A view from Damascus

May 18, 2004

FROM HIS HILLTOP palace, Syrian President Bashar Assad rules a nation in a state of emergency. He inherited a country under martial law from his father, the late Hafez el Assad, who ruled for nearly 30 years. The young Assad professes to be an agent for change. But incremental change is all he can effect, he says, because of Syria's tribal customs, economic stagnation and political isolation. The United States, he says, has a fundamental misunderstanding of the challenge he faces.

When Mr. Assad talks to American journalists, which he rarely does, the 39-year-old ophthalmologist can sound perfectly reasonable. In an interview last week with editors from The Sun and other newspapers, he explained martial law as a necessary security measure to prevent terrorist attacks. That is a convenient explanation in these times, but hardly an accurate one. Human rights activists have long decried the dictatorship in Syria. Yet Mr. Assad is not his father, whose regime established the repressive policies cited by activists. Mr. Assad's overtures toward change, though reserved and extremely limited, should be encouraged, not ignored or dismissed.

Yet the United States is determined to isolate Mr. Assad even more than he is already. The recent imposition of U.S. sanctions against Syria, approved by Congress, will restrict trade and some banking and freeze assets of Syrian nationals and others. The measures, although less punitive than they could have been, won't improve the climate for reform-minded Syrians.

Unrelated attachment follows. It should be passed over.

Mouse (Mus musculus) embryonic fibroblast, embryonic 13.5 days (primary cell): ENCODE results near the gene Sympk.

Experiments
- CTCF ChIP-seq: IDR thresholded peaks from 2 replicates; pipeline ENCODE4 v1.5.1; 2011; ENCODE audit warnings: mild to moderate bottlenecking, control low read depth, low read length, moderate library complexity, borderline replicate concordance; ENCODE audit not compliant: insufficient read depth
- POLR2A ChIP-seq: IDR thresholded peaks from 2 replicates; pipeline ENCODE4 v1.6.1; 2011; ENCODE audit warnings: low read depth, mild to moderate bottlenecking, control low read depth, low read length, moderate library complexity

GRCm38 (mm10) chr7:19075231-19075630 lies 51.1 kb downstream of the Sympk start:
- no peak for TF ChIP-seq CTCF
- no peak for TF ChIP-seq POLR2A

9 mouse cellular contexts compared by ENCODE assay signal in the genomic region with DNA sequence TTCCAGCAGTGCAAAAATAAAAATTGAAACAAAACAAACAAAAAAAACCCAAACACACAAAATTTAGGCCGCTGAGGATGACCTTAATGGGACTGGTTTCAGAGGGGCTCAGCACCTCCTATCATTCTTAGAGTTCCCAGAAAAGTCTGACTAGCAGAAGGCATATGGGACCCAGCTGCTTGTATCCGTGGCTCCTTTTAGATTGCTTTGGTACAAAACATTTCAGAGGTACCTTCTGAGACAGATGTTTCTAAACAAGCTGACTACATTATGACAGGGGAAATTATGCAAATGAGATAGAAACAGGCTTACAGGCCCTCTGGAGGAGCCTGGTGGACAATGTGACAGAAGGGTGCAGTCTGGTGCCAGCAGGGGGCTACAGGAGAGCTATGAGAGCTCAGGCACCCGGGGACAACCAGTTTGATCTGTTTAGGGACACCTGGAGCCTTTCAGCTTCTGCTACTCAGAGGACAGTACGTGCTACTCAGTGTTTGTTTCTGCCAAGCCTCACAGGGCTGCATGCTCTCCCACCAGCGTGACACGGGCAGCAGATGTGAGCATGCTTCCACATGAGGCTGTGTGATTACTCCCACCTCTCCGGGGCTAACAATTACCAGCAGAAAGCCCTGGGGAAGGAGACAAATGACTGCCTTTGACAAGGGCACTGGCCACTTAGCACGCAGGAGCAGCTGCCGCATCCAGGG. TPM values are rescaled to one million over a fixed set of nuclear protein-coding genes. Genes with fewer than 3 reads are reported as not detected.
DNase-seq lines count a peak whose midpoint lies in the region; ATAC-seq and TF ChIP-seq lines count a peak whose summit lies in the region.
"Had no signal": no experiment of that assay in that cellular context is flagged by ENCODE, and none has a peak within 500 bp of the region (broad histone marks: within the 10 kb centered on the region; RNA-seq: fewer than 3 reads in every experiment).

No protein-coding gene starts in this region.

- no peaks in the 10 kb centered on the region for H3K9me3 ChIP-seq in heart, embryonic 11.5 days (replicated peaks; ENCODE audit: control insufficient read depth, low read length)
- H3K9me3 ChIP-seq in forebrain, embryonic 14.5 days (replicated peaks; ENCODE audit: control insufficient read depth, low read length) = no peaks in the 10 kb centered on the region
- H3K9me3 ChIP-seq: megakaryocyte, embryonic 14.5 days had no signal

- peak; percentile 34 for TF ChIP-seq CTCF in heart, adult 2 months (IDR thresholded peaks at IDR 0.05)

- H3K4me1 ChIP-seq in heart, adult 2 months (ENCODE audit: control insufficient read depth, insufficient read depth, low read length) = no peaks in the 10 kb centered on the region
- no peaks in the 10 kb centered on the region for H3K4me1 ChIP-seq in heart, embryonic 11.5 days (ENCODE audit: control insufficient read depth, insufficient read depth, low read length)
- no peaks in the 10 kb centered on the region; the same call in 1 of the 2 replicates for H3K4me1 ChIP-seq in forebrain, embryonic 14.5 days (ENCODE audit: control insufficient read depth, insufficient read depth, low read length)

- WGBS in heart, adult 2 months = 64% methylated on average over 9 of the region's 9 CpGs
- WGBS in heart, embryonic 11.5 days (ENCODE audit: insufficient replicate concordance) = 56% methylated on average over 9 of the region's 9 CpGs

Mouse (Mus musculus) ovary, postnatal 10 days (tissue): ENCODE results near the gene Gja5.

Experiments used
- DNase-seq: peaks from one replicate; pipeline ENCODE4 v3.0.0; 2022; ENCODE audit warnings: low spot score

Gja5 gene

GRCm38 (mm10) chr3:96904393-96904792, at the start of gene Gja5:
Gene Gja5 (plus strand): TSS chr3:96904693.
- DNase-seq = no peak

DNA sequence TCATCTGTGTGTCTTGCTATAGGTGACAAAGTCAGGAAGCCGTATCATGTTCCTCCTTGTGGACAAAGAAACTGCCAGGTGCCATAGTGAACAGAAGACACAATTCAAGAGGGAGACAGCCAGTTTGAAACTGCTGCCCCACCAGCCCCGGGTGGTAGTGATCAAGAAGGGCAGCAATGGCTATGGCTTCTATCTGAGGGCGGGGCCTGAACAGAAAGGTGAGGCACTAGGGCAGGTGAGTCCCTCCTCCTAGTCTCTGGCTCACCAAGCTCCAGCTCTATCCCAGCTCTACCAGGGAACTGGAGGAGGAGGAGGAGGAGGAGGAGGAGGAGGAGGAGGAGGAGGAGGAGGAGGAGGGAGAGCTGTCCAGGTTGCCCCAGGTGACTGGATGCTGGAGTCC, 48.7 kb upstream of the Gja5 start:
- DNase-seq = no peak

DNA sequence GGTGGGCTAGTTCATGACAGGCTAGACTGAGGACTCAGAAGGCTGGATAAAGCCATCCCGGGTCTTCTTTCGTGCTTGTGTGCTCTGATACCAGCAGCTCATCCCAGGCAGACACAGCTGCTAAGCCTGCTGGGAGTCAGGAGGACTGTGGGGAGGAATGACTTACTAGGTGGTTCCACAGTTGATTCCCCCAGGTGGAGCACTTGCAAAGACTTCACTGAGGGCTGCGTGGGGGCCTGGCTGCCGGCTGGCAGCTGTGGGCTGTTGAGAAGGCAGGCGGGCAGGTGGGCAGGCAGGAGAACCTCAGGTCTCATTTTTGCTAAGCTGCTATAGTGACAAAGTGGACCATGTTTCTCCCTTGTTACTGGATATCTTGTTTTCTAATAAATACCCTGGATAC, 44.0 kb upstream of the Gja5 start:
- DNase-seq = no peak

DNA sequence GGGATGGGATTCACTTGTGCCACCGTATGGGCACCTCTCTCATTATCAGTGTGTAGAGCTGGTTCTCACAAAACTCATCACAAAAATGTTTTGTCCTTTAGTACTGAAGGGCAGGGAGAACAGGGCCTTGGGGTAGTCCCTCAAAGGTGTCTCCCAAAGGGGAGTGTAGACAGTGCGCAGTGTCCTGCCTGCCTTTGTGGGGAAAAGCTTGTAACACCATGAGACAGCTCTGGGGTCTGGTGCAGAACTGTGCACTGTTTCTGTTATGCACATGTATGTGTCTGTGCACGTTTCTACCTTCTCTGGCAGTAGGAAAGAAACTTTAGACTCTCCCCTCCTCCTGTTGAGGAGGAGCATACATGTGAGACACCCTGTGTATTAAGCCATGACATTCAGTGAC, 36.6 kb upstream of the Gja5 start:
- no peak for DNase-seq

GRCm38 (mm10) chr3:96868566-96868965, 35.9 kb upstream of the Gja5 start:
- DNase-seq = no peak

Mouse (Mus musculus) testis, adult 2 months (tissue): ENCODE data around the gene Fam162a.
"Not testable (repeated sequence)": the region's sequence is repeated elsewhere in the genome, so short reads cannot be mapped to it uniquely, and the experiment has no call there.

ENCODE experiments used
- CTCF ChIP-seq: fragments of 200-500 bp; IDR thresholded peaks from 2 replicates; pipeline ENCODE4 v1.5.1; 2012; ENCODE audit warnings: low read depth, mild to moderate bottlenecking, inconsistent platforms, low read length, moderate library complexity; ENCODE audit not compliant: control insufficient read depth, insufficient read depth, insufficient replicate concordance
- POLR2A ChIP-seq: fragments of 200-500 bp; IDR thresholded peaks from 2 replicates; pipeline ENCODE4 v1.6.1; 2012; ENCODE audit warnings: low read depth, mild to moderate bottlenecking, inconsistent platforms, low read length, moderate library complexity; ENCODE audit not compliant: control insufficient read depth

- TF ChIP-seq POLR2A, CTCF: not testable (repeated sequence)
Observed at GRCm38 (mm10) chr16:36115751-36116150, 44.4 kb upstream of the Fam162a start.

Syria has been on the U.S. enemies list for decades and for good reasons: its military presence in Lebanon, its support of terrorist organizations and its alleged pursuit of weapons of mass destruction. The Bush administration also has criticized Syrian efforts in the United States' war on terror and its activities during the invasion of Iraq.

Mr. Assad has refuted some U.S. criticisms and argues that America completely ignores Damascus' internal issues. He has a point. Syria isn't going to change because the United States demands it. Decades of totalitarian rule aren't overcome easily, and democracy, if it is to take root and thrive, needs to be cultivated from the ground up.

Punishing sanctions also don't equate to regime change. Iraq was proof of that. As it is, the United States' standing in the Arab world diminishes daily, fueled by events in Iraq and the lack of any progress in the Israeli-Palestinian conflict. The Bush administration may well regret the course it has set for relations with Syria, depending on the outcome of Washington's democracy project in Iraq. Win or lose in Baghdad, U.S. interests in the region would be better off with an ally in Damascus, instead of a foe looking for an opportunity to settle a score.

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